A team of scientists led by the Cary Institute of Ecosystem Studies are using machine learning and big data to develop a model that can predict which bat species are most likely to carry the Ebola virus and other filoviruses.
The study published in the journal PLoS Neglected Tropical Diseases, focused on bats – primary suspects for spreading the disease. The findings provide information that could be used to target surveillance more efficiently by focusing on the likeliest filovirus carriers, many of which have never been tested.
“Using machine learning methods developed for artificial intelligence, we were able to bring together data from ecology, biogeography and public health to identify bat species with a high probability of harbouring Ebola and other filoviruses,” said the paper’s Lead Author and Disease Ecologist at Cary, Dr Barbara Han.
“Understanding which species carry these viruses and where they are located is essential to preventing future spill overs,” continued Dr Han.
The researchers created profiles of bat species that are likely to carry filoviruses, based on the biological characteristics of 21 bat species known to carry diseases using machine learning. They analysed 57 variables ranging from diet and reproductive behaviour to migratory patterns and population size. The algorithm was able to predict which bats act as potential carriers with 87% accuracy.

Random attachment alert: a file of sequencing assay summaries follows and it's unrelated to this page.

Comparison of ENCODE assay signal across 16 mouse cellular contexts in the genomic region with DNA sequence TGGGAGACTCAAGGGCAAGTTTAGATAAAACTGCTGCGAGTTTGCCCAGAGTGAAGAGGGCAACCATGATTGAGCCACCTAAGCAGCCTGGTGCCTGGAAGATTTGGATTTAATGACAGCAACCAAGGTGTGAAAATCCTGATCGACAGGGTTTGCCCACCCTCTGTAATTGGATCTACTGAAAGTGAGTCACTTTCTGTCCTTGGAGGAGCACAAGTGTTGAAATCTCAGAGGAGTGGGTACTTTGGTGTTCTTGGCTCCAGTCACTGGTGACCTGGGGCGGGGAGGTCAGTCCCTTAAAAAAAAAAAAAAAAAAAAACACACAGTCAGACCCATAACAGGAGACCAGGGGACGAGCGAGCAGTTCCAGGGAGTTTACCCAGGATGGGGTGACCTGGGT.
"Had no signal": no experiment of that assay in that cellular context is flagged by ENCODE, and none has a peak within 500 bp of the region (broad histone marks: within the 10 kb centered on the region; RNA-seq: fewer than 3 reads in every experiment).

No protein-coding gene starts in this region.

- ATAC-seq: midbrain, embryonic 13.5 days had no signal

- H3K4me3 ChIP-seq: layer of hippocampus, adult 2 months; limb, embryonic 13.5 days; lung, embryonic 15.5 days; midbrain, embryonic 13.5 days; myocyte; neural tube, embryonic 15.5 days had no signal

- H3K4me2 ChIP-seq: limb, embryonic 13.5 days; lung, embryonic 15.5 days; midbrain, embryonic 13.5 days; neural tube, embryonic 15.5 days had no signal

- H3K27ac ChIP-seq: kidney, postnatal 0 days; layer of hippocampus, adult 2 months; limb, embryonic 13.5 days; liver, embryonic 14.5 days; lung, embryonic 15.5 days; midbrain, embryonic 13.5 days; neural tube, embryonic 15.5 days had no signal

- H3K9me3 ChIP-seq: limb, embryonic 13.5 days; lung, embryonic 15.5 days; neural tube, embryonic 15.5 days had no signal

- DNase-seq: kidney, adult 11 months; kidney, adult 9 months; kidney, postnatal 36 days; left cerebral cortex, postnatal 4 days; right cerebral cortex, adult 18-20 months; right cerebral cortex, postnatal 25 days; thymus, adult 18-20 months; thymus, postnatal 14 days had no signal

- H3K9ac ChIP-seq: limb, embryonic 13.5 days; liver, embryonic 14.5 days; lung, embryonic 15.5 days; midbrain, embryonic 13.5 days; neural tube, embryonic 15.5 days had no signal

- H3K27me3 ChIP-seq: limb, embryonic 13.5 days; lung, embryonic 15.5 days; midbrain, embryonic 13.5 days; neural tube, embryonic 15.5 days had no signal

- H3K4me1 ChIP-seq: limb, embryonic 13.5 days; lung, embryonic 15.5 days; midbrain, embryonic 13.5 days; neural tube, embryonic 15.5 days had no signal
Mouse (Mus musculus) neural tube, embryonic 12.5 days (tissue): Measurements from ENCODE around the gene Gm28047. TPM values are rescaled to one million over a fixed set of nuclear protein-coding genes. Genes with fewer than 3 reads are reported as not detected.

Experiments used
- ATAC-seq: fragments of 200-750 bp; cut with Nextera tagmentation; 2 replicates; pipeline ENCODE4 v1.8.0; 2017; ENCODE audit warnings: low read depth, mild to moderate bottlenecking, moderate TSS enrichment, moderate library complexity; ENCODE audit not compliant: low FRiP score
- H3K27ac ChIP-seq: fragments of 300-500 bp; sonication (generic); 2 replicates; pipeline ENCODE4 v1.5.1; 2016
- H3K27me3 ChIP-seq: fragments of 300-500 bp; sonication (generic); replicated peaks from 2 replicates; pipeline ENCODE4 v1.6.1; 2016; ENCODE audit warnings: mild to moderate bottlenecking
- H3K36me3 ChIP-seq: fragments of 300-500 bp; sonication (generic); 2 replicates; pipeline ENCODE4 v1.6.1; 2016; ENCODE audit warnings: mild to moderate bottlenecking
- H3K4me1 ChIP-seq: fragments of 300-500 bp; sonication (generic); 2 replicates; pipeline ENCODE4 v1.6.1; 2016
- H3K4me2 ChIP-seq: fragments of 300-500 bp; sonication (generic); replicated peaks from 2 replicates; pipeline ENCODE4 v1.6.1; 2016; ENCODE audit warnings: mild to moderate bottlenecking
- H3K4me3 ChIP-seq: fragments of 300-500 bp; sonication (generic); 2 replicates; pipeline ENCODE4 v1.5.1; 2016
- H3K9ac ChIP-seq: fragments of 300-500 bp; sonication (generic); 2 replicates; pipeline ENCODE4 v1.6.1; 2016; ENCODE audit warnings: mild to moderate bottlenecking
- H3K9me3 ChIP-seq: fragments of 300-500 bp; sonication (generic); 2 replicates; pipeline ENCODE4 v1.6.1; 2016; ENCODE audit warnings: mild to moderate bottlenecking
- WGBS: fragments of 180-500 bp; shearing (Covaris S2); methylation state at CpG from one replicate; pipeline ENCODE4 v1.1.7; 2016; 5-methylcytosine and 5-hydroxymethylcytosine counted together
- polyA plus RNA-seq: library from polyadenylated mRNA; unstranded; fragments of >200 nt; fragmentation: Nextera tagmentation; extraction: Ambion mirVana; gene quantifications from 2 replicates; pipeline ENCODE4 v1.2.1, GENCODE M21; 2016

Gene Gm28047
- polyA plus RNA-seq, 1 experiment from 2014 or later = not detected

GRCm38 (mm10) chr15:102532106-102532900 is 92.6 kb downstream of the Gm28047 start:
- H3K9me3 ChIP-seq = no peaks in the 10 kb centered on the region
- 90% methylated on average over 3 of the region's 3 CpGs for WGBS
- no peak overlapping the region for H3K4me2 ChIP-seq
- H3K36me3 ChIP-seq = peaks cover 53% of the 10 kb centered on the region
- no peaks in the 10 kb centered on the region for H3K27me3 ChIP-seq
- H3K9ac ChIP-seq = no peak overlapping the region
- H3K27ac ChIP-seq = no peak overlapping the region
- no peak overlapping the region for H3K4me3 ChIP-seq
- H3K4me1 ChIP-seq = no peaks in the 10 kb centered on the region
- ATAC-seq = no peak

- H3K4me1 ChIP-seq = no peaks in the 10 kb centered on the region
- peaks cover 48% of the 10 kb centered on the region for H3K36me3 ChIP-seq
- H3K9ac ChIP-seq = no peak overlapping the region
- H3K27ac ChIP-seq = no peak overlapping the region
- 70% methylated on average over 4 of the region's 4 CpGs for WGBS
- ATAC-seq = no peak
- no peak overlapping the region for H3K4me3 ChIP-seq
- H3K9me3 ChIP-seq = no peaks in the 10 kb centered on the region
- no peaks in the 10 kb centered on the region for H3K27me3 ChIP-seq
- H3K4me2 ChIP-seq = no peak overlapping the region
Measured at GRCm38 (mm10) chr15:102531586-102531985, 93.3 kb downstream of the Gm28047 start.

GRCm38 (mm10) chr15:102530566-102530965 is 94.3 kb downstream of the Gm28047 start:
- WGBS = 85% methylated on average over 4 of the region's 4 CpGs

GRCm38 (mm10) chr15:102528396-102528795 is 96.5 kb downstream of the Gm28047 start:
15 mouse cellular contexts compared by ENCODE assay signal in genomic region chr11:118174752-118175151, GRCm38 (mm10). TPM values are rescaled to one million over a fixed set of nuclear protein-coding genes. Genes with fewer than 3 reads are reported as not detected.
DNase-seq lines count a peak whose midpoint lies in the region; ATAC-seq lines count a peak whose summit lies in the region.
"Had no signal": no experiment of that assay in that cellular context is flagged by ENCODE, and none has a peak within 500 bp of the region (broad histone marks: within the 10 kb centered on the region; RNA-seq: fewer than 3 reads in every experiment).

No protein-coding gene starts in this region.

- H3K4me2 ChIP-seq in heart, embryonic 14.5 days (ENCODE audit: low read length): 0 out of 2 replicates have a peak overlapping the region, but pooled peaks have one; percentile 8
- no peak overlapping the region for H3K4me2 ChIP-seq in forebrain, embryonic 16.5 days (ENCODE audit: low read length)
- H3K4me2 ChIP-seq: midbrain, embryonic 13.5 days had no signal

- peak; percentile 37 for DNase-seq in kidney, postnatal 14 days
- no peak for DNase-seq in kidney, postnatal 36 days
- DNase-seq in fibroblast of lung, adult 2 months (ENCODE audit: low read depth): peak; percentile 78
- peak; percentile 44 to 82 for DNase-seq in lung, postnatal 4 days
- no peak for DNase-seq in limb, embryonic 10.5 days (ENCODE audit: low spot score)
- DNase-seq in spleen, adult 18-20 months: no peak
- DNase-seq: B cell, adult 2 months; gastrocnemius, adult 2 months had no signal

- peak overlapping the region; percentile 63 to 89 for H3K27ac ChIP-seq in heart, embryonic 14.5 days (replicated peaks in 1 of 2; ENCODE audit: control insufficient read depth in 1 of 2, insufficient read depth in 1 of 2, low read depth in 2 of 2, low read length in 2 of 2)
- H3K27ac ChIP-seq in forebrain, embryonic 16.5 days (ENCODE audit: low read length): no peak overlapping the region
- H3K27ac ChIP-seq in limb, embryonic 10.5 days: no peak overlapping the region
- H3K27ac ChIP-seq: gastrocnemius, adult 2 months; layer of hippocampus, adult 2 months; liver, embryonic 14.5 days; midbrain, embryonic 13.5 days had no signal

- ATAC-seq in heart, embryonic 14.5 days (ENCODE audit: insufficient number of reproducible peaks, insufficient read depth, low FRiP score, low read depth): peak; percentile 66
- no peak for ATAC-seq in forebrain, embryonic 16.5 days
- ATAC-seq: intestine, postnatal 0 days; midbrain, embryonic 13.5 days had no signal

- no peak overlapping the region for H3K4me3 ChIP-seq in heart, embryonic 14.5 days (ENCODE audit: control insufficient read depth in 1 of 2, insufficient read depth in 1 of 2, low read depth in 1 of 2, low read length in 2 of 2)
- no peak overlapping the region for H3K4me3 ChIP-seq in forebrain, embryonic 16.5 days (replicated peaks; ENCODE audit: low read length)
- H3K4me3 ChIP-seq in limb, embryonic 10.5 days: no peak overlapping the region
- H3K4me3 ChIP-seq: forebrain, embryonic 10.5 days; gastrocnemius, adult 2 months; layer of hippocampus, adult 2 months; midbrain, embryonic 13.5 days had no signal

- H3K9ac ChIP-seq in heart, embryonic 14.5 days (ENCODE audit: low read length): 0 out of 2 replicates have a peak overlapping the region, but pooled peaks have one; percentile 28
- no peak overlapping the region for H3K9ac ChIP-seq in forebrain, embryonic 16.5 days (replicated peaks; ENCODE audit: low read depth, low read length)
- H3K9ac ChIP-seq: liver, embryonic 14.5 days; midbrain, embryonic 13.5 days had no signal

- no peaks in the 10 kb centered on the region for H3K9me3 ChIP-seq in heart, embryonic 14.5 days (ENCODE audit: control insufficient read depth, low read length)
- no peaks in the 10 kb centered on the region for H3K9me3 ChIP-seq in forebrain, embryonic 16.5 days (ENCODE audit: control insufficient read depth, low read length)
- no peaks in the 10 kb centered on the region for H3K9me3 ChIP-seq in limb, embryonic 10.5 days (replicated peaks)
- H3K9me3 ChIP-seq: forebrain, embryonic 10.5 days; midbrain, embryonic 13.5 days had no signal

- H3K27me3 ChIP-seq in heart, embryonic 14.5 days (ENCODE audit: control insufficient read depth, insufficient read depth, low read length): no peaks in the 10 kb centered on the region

When data on the world’s 1116 bat species were searched using this filovirus-positive bat profile, machine learning identified new potential hosts based on their traits and the predicted bat species were then plotted onto a world map.
The researchers predicted new bat species that could carry filoviruses were widely distributed outside of Africa; potential Ebola hotspots included Thailand, Burma, Malaysia, Vietnam and north-east India.
Bat species that were more likely to harbour filoviruses had the tendency to live in large groups, reached sexual maturity at an earlier age, had larger offspring and gave birth to more than one pup.
“The model allows us to move beyond our own biases and find patterns in the data that only a machine can,” said Co-Author of the study and Researcher at the Institute of Vet, Animal & Biomedical Sciences at Massey University, Dr David Hayman.
“Maps generated by the algorithm can help guide targeted surveillance and virus discovery projects. We suspect there may be other filoviruses waiting to be found,” said Co-Author of the study and Researcher at the School of Ecology at the University of Georgia, Dr John Drake.
“An outstanding question for future work is to investigate why there are so few filovirus spill over events reported for humans and wildlife in Southeast Asia compared to equatorial Africa,” concluded Dr Drake.